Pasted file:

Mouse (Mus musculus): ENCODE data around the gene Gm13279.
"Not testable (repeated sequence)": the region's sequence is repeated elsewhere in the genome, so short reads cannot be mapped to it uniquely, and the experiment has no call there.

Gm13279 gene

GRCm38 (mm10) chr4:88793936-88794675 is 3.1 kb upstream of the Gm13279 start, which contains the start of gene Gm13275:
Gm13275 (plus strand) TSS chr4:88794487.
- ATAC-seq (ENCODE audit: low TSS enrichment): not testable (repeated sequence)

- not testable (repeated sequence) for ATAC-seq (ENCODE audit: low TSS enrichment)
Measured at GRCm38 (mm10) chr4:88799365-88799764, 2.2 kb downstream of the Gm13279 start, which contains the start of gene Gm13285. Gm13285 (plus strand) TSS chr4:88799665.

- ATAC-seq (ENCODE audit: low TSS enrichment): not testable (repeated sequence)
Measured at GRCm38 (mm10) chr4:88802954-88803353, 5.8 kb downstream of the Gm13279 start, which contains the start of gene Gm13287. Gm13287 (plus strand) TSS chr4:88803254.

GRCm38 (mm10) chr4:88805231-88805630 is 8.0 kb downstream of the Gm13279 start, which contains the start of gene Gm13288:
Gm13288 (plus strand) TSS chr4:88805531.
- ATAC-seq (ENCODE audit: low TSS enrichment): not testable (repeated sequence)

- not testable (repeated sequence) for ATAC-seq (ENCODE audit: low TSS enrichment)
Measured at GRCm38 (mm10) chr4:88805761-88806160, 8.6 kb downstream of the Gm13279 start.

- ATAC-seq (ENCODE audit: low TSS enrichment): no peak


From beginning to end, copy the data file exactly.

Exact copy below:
Mouse (Mus musculus): ENCODE data around the gene Gm13279.
"Not testable (repeated sequence)": the region's sequence is repeated elsewhere in the genome, so short reads cannot be mapped to it uniquely, and the experiment has no call there.

Gm13279 gene

GRCm38 (mm10) chr4:88793936-88794675 is 3.1 kb upstream of the Gm13279 start, which contains the start of gene Gm13275:
Gm13275 (plus strand) TSS chr4:88794487.
- ATAC-seq (ENCODE audit: low TSS enrichment): not testable (repeated sequence)

- not testable (repeated sequence) for ATAC-seq (ENCODE audit: low TSS enrichment)
Measured at GRCm38 (mm10) chr4:88799365-88799764, 2.2 kb downstream of the Gm13279 start, which contains the start of gene Gm13285. Gm13285 (plus strand) TSS chr4:88799665.

- ATAC-seq (ENCODE audit: low TSS enrichment): not testable (repeated sequence)
Measured at GRCm38 (mm10) chr4:88802954-88803353, 5.8 kb downstream of the Gm13279 start, which contains the start of gene Gm13287. Gm13287 (plus strand) TSS chr4:88803254.

GRCm38 (mm10) chr4:88805231-88805630 is 8.0 kb downstream of the Gm13279 start, which contains the start of gene Gm13288:
Gm13288 (plus strand) TSS chr4:88805531.
- ATAC-seq (ENCODE audit: low TSS enrichment): not testable (repeated sequence)

- not testable (repeated sequence) for ATAC-seq (ENCODE audit: low TSS enrichment)
Measured at GRCm38 (mm10) chr4:88805761-88806160, 8.6 kb downstream of the Gm13279 start.

- ATAC-seq (ENCODE audit: low TSS enrichment): no peak